9. I like your interpretation of future possibilities. I don't think the Dow will recover to post crash highs anytime soon, maybe 2022. You have drawn a whipsaw. Not sure it will whipsaw quite as much but may trend negative to current highs for sometime yet. Sideways down. Bear in mind there is no shortage of money supply (markets are awash with it) enough to stem the tide for the meantime. Devaluation of the USD$ may be a result and with it the desired increase (small) in inflation which will help with the deficit. Danger being stagflation and a moribund economy (eg. UK). In fact, re UK economy combination event of Covid and hard Brexit will almost certainly kipper UK GDP for years to come and cost the UK economy trillions to little or no measurable benefit (barring flag waving rights). Naturally, the unfortunate taxpayer will foot the bill again.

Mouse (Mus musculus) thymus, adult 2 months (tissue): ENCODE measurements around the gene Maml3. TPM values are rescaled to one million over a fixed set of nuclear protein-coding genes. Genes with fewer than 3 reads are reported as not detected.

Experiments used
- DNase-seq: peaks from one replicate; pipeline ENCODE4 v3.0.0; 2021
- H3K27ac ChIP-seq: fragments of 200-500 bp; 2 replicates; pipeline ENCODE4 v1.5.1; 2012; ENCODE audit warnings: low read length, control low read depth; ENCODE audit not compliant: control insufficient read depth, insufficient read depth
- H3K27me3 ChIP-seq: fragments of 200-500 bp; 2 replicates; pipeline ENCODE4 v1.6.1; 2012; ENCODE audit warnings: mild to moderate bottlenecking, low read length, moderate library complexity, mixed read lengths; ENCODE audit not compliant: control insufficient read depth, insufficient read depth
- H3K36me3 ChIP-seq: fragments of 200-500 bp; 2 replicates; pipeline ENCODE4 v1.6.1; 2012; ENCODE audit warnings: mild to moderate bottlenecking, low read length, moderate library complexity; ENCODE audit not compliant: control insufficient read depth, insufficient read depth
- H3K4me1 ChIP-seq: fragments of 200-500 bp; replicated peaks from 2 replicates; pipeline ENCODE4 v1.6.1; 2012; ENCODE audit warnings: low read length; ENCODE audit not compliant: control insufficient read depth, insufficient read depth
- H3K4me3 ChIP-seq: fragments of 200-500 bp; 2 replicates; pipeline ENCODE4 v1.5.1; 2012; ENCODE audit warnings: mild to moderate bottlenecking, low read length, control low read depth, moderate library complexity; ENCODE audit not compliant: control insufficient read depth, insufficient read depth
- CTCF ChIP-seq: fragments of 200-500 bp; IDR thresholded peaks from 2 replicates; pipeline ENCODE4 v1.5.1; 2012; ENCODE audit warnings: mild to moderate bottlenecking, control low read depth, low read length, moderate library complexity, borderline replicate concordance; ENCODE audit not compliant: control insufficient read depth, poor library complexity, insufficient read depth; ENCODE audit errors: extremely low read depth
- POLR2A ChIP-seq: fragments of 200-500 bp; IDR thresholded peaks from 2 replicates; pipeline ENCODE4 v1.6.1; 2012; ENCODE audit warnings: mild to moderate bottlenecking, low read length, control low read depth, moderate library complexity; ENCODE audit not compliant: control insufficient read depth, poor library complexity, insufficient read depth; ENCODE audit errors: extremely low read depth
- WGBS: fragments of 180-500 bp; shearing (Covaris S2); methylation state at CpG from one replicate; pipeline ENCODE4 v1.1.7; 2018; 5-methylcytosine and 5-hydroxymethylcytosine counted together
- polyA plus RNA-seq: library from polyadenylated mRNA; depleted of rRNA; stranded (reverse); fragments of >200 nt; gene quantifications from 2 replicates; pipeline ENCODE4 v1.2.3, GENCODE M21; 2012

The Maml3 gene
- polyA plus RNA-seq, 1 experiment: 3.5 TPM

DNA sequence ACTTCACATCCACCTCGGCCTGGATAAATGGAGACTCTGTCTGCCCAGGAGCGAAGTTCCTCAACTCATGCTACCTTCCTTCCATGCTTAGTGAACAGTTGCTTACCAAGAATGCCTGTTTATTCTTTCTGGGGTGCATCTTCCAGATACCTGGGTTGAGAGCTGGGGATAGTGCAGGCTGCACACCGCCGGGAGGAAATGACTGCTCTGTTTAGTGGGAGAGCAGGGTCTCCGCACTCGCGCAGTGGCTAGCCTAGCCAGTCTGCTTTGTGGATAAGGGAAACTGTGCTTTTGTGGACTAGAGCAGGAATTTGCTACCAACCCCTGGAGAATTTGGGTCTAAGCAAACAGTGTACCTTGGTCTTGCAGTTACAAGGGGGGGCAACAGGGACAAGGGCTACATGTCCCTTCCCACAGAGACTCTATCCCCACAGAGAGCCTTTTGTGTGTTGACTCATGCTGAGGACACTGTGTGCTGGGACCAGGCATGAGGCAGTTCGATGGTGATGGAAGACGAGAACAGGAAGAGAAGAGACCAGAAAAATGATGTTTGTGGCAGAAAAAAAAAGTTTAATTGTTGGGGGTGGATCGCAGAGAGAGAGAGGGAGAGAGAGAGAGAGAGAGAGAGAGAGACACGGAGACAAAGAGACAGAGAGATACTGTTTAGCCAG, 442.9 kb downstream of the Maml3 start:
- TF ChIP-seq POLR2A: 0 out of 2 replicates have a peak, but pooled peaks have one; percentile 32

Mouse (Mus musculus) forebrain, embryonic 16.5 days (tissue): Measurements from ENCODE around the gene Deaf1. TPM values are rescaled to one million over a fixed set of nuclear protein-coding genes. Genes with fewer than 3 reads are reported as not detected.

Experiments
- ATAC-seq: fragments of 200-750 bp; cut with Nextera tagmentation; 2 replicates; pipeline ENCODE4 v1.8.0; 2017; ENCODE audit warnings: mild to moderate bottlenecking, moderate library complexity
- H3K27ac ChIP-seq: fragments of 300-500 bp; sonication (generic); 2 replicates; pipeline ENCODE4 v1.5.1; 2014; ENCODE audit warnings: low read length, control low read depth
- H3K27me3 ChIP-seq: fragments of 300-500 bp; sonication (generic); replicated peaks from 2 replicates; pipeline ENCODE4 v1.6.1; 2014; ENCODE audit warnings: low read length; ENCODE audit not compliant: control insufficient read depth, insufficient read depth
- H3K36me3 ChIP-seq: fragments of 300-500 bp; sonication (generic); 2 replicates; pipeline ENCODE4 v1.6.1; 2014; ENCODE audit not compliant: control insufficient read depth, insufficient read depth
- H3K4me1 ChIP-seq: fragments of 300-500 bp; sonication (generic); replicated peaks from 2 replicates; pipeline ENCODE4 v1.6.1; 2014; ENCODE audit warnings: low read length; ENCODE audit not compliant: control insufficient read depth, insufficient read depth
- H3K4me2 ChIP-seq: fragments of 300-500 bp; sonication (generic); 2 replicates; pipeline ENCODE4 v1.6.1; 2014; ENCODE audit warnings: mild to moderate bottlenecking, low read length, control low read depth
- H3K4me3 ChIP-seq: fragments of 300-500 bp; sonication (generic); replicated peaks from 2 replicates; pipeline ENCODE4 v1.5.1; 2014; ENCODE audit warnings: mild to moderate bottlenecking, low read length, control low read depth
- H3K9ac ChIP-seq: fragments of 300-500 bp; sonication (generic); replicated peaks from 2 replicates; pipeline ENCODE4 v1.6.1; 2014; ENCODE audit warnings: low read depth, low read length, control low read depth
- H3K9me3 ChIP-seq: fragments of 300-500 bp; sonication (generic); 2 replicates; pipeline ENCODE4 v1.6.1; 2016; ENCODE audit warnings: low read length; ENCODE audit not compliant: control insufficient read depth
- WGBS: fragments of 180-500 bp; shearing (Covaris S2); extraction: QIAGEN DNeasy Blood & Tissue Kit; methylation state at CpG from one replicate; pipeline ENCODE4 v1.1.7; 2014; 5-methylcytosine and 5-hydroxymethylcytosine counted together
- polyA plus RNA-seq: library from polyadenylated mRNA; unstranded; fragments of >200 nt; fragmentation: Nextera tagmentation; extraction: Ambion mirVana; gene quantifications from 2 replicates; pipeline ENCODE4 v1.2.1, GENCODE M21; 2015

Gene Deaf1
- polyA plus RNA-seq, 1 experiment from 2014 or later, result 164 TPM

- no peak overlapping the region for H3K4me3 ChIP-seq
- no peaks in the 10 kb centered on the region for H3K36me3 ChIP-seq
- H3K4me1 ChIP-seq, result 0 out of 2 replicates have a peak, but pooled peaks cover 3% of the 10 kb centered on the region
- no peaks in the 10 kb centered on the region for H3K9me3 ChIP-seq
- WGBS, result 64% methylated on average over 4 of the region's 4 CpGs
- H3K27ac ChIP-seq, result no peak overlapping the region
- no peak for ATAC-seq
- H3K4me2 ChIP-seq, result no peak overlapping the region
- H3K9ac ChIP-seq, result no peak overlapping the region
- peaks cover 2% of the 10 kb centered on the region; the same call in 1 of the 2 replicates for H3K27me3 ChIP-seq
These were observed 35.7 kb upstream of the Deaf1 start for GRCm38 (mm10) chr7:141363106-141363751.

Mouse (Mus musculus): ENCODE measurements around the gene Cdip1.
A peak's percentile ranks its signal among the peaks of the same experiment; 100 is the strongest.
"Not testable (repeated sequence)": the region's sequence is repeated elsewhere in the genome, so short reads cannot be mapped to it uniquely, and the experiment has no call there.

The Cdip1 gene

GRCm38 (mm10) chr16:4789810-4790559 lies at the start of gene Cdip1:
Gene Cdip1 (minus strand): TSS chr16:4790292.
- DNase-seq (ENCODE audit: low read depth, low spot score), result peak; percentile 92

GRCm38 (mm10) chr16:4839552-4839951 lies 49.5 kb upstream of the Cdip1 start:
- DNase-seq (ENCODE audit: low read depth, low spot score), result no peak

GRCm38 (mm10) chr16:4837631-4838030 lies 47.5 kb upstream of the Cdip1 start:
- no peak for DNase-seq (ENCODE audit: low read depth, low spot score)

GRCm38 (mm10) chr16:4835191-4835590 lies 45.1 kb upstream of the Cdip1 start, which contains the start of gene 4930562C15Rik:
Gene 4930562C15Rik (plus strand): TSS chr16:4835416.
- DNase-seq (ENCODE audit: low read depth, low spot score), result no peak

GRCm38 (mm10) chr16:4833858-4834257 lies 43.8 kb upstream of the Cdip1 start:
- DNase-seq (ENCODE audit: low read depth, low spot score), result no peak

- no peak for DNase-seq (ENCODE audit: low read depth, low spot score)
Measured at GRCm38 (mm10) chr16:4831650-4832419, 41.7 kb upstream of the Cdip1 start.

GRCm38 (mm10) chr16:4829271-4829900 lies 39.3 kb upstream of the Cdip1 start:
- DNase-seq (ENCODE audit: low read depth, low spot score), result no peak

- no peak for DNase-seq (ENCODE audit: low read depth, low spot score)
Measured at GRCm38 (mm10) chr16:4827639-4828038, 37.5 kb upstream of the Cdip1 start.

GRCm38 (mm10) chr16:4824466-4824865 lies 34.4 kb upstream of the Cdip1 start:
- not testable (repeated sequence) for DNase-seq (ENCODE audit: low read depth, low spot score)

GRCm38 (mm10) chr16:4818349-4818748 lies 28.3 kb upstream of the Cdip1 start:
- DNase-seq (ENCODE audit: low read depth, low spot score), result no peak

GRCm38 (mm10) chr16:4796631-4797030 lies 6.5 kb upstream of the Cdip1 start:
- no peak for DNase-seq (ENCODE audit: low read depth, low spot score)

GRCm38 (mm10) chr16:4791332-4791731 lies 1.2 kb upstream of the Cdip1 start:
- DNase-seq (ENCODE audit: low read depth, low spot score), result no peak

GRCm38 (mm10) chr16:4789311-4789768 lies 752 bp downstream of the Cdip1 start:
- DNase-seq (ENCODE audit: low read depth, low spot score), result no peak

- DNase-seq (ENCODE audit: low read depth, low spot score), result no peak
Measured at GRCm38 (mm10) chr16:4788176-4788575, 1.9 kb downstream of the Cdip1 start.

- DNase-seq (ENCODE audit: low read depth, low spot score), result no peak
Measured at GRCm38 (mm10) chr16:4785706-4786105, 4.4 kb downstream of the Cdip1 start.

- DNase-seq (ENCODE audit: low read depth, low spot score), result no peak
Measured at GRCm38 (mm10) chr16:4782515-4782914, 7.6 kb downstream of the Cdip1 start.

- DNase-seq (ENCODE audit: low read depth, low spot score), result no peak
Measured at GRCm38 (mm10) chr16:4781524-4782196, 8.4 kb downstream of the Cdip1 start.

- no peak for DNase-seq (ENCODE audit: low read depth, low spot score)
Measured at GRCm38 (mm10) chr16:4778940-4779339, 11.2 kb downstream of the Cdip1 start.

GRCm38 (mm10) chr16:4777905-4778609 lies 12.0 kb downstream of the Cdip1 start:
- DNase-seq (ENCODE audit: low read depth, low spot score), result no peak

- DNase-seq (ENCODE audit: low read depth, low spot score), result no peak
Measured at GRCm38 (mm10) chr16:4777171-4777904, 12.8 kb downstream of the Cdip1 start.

10. Read an interesting article on Yahoo finance which showed the majority of gains in the Nasdaq is down to the big 6 tech firms and without them there would have been no gain in the Nasdaq since 2016 and the majority of movement is down to the price of 6 companies. It would appear, in the search for dividend and profit everyone has opted to buy Amazon, Facebook, Apple, Alphabet, Microsoft and Netflix, as a herd reaction. No one has stopped to question whether they are over-bought at all, or if they may have questioned that premise, the thought would have been quickly cast asunder in the wake of evidence to the contrary (prices of the big 6 only bulldozing up). This may have lead to a false narrative, where we may consider everything is rosy in the garden of equities and everything will all be alright soon, as long as the big 6 keep on growing, even if much other evidence suggests the contrary. Which it is. From employment to housing arrears, from relationships with allies and perceived foes to actual communal transmission of Covid 19. From stratospheric Fed and govt debt to trade imbalance, from irrational exuberance to actually facing reality now. Instead of relentless optimism, relentless realism. It would appear we are in for another week of exuberance. The sun is shining, people are out enjoying themselves and one could be forgiven for thinking the crisis is over and we can all go back to doing exactly what we were doing before this inconvenience struck. Reassessment can be inconvenient too. No one likes to be wrong, (though we often are). Least of all the Potus, who's principle motivation may not be the well being and good health of his people, more the well being of the economy, more specifically the price of equity. He encourages more exuberance even when evidence may suggest otherwise. It is earnings season for equities, the reports, many of which would make grim reading in more sober times, will be ignored for even the merest hint that the future will be brighter or it wont get any worse, from a reaction to Remdesivir (which appears to improve more than it harms, improves 9 harms 3...a litigation lawyers dream) to any glimmer of positive data. Then one looks at the price of Tesla and realise the equity markets really have gone potty. Look at Tesla's numbers and its price makes no sense at all. Herd irrational exuberance in a nutshell. VW and Toyota p/e far less than 10, now look at Tesla and you know its share price is on steroids and anything else the doctor will prescribe. I recently drove to the New Forest to visit a good friend. It is normally a patience sapping experience, but left on Friday 7 pm and arrived at 9;10 pm in record breaking totally unbelievable 2 hours 10 minutes. In July. Normally, it takes at least 3 hours. Roads are still quiet. Which leads me to question again the premise of a "V" shaped recovery and consider whether those that suggested a "V" shaped recovery actually have very poor hand writing and their version of a V more closely resembles a flattish tick or even a very sloppy W. I digress, the point being there has to come a time when the US has to take off its rose tinted glasses and see the reality of Now for what it is, rather than wishing it all away for a brighter tomorrow. Might not happen this week as equities push higher but you can't escape it forever. Can you?